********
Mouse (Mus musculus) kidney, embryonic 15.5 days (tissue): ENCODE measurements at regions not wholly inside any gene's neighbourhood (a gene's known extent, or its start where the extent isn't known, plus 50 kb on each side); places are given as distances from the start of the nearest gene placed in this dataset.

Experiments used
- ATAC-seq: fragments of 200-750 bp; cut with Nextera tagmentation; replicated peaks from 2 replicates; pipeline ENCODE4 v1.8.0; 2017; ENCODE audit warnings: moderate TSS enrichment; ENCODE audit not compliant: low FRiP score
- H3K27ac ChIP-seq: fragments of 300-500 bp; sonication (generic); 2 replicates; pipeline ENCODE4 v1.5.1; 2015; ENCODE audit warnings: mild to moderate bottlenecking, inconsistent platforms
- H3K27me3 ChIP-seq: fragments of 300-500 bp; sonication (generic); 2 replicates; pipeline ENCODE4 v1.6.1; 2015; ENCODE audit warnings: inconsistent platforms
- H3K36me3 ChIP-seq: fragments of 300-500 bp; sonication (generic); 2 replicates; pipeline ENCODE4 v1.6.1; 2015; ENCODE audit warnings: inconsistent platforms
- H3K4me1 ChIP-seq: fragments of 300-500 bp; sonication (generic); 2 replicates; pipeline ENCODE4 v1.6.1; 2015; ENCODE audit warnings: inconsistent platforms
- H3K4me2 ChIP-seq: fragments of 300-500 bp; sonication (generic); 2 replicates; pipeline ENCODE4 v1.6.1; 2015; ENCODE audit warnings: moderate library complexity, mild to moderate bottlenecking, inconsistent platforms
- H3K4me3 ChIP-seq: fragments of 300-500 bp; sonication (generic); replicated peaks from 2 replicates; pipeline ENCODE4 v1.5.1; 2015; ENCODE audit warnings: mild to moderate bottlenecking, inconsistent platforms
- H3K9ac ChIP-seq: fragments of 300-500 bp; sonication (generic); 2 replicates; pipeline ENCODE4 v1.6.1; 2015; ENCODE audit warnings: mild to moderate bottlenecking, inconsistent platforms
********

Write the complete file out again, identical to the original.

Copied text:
Mouse (Mus musculus) kidney, embryonic 15.5 days (tissue): ENCODE measurements at regions not wholly inside any gene's neighbourhood (a gene's known extent, or its start where the extent isn't known, plus 50 kb on each side); places are given as distances from the start of the nearest gene placed in this dataset.

Experiments used
- ATAC-seq: fragments of 200-750 bp; cut with Nextera tagmentation; replicated peaks from 2 replicates; pipeline ENCODE4 v1.8.0; 2017; ENCODE audit warnings: moderate TSS enrichment; ENCODE audit not compliant: low FRiP score
- H3K27ac ChIP-seq: fragments of 300-500 bp; sonication (generic); 2 replicates; pipeline ENCODE4 v1.5.1; 2015; ENCODE audit warnings: mild to moderate bottlenecking, inconsistent platforms
- H3K27me3 ChIP-seq: fragments of 300-500 bp; sonication (generic); 2 replicates; pipeline ENCODE4 v1.6.1; 2015; ENCODE audit warnings: inconsistent platforms
- H3K36me3 ChIP-seq: fragments of 300-500 bp; sonication (generic); 2 replicates; pipeline ENCODE4 v1.6.1; 2015; ENCODE audit warnings: inconsistent platforms
- H3K4me1 ChIP-seq: fragments of 300-500 bp; sonication (generic); 2 replicates; pipeline ENCODE4 v1.6.1; 2015; ENCODE audit warnings: inconsistent platforms
- H3K4me2 ChIP-seq: fragments of 300-500 bp; sonication (generic); 2 replicates; pipeline ENCODE4 v1.6.1; 2015; ENCODE audit warnings: moderate library complexity, mild to moderate bottlenecking, inconsistent platforms
- H3K4me3 ChIP-seq: fragments of 300-500 bp; sonication (generic); replicated peaks from 2 replicates; pipeline ENCODE4 v1.5.1; 2015; ENCODE audit warnings: mild to moderate bottlenecking, inconsistent platforms
- H3K9ac ChIP-seq: fragments of 300-500 bp; sonication (generic); 2 replicates; pipeline ENCODE4 v1.6.1; 2015; ENCODE audit warnings: mild to moderate bottlenecking, inconsistent platforms